Inside Jeremy Smith’s Studio: Where Maps Tell More Than Directions

Wanderlust. Queer Culture. Maps.

Ward Williams, Founder and CEO of Seminal, recently had the pleasure of diving into the intricate world of Jeremy Smith, the Sydney-based artist who’s turning maps into more than just tools for finding the nearest Starbucks. Jeremy is flipping the script on cartography, turning it into a visual feast that’s part detective story, part love letter to the city.

In a world where maps often confine themselves to roadways and landmarks, Jeremy takes us on a joyride through a literary kaleidoscope of avenues, weaving together histories, geographies, and a dash of personal flair.

Grab your magnifying glass, put on your explorer hat, and get ready to traverse the colourful and complex cartography of Jeremy Smith’s art. Trust me; it’s a visual journey you won’t want to miss.

Ward and Jeremy admiring QUEER SYDNEY
Ward and Jeremy admiring QUEER SYDNEY: A HISTORY,
2022, a finalist in the Tim Olsen drawing prize

In the heart of Sydney, Jeremy Smith, a multifaceted artist and Ph.D. candidate at UNSW, weaves intricate tales through his large-scale detailed drawings. His journey into the realm of art began with a double degree in fine arts and literature, a combination that laid the foundation for his unique approach. Rather than creating mere aesthetic visuals, Jeremy’s works transcend the visual plane, incorporating narratives inspired by literature and films.

His creations, sprawling tapestries of text, pictographic elements, and geographic locations, serve as more than mere maps. Delving into the hidden layers of history and community, Jeremy’s art becomes a readable, multi-faceted exploration. Each piece is a journey, a story waiting to be uncovered, with nuances that reveal themselves differently to each viewer.

“I like to see them as more than just
visually aesthetic. They are readable,
they have histories to them.”

The inspiration for his recent masterpiece, “Queer Sydney Bubbles,” emerged from the 17th-century cartographer Cassini’s double hemisphere maps. This work, mapping the traditional and new queer bubbles of Sydney, becomes a visual metaphor for the intersection of history and identity in the city. What sets Jeremy’s art apart is its fusion of academic rigor with visual appeal. His method involves collecting, collating, and visually representing data in a single, comprehensive map. Whether tackling climate change or mapping gay Sydney, Jeremy encapsulates entire subjects into a static visual narrative, encouraging viewers to traverse its intricate details.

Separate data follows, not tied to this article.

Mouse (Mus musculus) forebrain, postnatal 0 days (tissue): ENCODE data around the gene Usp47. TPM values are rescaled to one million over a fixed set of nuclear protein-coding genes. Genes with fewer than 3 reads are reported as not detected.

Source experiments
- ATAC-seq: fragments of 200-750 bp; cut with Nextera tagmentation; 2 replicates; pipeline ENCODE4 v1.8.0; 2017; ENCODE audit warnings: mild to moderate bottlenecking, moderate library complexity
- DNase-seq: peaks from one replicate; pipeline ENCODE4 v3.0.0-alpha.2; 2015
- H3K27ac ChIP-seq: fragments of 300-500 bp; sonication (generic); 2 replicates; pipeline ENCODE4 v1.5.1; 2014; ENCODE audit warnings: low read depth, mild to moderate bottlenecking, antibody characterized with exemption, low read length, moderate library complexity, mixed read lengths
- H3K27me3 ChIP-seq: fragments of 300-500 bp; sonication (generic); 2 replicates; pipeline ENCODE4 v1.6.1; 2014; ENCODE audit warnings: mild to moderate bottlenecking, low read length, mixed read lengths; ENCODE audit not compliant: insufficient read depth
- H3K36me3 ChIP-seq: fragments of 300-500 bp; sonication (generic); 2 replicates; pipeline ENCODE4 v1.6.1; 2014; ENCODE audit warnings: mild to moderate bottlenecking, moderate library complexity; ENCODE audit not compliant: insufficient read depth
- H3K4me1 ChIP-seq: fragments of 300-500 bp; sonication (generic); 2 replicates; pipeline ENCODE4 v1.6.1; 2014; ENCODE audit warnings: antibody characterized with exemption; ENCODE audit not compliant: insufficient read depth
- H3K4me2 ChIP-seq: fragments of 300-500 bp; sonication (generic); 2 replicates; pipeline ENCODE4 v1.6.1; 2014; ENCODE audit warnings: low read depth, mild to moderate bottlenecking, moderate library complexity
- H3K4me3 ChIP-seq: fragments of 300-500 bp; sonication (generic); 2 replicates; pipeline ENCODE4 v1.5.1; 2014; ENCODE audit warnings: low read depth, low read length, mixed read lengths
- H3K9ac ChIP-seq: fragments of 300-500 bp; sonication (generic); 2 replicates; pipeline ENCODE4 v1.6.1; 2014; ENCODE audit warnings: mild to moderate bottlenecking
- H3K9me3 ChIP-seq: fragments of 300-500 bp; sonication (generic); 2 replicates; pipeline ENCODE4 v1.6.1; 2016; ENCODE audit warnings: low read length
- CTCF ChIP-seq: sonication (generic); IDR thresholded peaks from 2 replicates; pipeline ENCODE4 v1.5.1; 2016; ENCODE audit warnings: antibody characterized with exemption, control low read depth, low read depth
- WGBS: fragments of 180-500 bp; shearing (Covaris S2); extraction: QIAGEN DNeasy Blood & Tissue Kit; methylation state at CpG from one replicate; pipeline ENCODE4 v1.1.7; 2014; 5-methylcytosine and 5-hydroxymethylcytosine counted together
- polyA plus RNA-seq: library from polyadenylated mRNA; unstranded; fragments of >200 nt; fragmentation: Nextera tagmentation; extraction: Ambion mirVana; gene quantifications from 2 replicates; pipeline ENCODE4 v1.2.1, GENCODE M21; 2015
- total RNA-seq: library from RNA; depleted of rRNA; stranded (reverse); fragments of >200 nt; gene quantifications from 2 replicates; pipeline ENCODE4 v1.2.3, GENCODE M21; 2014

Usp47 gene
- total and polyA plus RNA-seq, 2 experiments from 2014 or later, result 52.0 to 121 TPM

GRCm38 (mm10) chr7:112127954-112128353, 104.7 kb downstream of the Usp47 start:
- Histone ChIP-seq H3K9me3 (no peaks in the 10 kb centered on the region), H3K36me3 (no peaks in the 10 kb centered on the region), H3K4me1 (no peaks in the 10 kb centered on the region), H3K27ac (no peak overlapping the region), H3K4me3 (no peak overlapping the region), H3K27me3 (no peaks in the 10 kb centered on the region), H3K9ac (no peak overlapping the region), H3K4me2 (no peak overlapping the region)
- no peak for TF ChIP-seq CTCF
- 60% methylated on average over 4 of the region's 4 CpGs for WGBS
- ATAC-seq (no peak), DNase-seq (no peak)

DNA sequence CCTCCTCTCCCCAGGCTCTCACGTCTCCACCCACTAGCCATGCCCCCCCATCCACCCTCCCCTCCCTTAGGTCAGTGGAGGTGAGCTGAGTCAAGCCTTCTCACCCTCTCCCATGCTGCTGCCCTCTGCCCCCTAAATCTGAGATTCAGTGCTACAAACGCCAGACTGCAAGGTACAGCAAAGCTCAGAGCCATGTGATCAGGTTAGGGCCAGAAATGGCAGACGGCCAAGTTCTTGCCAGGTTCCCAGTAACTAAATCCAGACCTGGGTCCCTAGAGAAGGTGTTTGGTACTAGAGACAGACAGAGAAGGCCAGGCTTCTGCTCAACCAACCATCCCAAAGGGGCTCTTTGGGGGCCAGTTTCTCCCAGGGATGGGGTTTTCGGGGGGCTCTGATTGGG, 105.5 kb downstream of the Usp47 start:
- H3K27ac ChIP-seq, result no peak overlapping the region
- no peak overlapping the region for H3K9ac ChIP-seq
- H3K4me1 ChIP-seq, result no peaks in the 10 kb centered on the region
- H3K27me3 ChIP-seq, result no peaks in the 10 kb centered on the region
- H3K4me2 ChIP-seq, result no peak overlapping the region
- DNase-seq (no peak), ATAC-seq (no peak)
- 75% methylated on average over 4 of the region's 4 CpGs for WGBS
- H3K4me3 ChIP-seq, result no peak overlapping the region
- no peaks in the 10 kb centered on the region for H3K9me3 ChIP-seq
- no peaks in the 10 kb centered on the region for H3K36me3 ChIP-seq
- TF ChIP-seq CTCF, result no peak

Recalling childhood moments spent poring over Gregorys maps in the car, Jeremy emphasizes the importance of personal maps. Beyond the conventional depictions of roads and buildings, he aims to reveal the stories, histories, and hidden communities that exist beneath the surface.

“My art has a lot of text involved and it’s
very much an academic kind of practice,
but it’s also visually appealing.”

For Jeremy, the art of mapping extends beyond geographical navigation; it becomes a powerful tool for reclaiming personal narratives. In a counter-mapping approach, he explores subjective maps that empower individuals to make sense of their world, steering away from the dark histories associated with traditional map-making.

The artist’s current focus on Sydney’s LGBTQ+ history reflects not only a personal connection but also a commitment to preserving the community’s overlooked stories. From the shadows of criminalisation to the present era of acceptance, Jeremy chronicles the transformation through large-scale cultural artefacts.

“A really big part of my practice, is
to uncover hidden worlds, hidden
languages, hidden communities.”

Drawing inspiration from religious texts and medieval European imagery, Jeremy incorporates elements reminiscent of Hieronymus Bosch’s surrealist visions. By infusing motifs from historical works into his creations, he connects with a lineage of queer forefathers, weaving verbal histories into visual narratives.

Jeremy’s art extends beyond gallery walls, finding its place in public institutions like Fisher Library, Sydney and the State Library of New South Wales. As he embarks on future projects, including a collaboration with the redevelopment of a building on Oxford Street, Jeremy envisions his works as cultural artifacts that capture the zeitgeist and speak to the evolving culture of our time.

Artwork History

“I really want to see my works, my
maps, as little snippets or pieces of
our current history.”

Ultimately, Jeremy Smith invites viewers to explore his maps as more than just static images. He encourages them to be visual protagonists, unraveling the layers, stories, and histories embedded in his creations. In doing so, he not only challenges traditional notions of maps but also prompts a reflection on the interplay between personal identity and the spaces we inhabit.

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